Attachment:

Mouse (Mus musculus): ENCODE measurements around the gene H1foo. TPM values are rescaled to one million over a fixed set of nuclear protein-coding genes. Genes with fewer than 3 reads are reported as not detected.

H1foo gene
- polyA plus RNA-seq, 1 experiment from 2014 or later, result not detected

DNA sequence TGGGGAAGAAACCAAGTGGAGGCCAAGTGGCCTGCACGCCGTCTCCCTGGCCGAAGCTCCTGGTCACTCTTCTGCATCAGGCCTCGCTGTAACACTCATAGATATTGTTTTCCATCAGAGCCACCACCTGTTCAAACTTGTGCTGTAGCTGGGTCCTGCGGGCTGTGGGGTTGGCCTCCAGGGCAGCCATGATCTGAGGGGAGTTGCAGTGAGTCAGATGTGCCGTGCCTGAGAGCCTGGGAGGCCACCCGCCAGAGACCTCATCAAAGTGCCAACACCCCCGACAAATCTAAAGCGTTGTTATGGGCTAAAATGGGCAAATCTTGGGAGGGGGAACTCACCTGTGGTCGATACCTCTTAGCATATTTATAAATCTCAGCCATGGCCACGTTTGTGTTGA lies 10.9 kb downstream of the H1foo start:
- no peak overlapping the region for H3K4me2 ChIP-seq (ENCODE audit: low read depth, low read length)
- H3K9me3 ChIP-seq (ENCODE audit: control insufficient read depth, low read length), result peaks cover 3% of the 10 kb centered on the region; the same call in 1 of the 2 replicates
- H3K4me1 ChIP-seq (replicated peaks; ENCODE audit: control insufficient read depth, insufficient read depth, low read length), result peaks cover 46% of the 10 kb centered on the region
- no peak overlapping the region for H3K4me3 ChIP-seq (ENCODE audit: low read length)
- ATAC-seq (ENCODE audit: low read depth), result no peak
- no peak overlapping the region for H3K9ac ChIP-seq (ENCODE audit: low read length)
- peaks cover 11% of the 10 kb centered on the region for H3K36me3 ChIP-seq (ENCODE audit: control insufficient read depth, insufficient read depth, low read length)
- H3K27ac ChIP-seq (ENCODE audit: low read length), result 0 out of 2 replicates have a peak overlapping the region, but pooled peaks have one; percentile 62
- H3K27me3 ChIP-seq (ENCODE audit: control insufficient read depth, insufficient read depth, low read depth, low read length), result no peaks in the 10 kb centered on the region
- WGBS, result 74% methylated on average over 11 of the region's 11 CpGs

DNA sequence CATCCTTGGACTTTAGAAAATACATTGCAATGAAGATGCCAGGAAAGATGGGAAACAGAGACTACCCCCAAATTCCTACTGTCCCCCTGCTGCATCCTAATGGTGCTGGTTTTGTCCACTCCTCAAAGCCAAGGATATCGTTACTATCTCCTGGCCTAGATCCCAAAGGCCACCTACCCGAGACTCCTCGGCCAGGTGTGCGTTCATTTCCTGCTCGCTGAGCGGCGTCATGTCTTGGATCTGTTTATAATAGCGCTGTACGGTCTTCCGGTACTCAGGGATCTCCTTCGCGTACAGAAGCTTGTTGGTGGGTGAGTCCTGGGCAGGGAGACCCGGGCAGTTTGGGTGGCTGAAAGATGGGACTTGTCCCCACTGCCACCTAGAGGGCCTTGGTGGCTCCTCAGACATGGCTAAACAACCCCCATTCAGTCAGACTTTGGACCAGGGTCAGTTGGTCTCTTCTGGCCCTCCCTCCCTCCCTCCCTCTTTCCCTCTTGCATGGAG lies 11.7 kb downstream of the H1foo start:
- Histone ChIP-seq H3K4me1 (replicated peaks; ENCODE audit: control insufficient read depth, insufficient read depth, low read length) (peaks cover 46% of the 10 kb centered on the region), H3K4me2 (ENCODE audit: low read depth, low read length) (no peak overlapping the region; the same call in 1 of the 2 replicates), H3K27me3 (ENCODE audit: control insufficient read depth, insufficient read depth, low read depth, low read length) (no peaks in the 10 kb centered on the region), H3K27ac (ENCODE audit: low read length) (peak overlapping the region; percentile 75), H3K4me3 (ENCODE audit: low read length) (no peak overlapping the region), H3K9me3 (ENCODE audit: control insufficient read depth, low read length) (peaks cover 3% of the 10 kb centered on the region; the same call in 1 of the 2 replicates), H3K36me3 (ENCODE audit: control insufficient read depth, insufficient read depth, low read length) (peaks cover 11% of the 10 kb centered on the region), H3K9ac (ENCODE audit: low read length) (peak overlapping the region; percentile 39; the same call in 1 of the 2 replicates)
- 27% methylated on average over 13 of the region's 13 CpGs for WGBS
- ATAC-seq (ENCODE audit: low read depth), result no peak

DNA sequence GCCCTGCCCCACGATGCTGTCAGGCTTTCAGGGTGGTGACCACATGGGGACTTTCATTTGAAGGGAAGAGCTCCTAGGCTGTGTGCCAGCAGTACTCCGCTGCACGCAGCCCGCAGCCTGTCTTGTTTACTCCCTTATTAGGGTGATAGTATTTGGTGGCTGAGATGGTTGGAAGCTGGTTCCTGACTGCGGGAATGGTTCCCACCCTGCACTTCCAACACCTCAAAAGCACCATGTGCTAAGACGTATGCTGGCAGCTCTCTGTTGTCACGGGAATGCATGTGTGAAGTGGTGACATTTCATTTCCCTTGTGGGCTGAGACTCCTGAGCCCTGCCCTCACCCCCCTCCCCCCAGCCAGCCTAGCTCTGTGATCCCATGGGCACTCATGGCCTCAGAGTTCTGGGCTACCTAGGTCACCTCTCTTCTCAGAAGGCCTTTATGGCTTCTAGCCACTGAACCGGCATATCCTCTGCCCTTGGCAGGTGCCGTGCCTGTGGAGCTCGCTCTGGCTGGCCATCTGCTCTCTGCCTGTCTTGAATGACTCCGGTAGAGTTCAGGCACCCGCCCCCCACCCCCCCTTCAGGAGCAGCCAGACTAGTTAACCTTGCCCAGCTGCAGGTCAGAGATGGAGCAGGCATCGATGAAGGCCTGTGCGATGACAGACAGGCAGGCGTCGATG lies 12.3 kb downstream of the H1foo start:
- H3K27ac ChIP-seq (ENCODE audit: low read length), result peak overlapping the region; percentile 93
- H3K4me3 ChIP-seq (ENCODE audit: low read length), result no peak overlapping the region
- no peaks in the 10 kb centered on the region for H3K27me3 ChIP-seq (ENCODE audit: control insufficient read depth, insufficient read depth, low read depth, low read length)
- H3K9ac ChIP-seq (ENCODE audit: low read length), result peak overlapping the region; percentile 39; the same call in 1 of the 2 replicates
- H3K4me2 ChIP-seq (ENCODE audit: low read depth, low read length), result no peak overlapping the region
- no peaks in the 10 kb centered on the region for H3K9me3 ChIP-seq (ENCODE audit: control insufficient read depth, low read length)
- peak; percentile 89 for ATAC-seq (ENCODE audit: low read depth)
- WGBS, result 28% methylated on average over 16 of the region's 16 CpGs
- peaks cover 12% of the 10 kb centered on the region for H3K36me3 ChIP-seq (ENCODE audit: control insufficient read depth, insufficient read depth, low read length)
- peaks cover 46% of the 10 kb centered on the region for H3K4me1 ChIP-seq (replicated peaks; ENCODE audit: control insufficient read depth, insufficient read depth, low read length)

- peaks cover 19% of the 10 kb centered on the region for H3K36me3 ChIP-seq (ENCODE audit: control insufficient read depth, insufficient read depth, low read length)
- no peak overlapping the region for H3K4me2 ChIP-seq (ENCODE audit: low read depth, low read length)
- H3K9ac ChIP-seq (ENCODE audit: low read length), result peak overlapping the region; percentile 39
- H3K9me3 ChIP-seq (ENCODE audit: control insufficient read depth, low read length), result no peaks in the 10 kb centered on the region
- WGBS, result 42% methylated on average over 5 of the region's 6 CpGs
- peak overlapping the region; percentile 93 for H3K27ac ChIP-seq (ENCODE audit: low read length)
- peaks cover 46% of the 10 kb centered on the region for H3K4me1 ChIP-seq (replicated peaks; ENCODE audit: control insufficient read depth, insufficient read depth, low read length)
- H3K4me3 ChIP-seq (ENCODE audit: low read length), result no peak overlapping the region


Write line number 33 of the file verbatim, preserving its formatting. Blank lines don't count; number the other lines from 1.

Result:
- H3K9me3 ChIP-seq (ENCODE audit: control insufficient read depth, low read length), result no peaks in the 10 kb centered on the region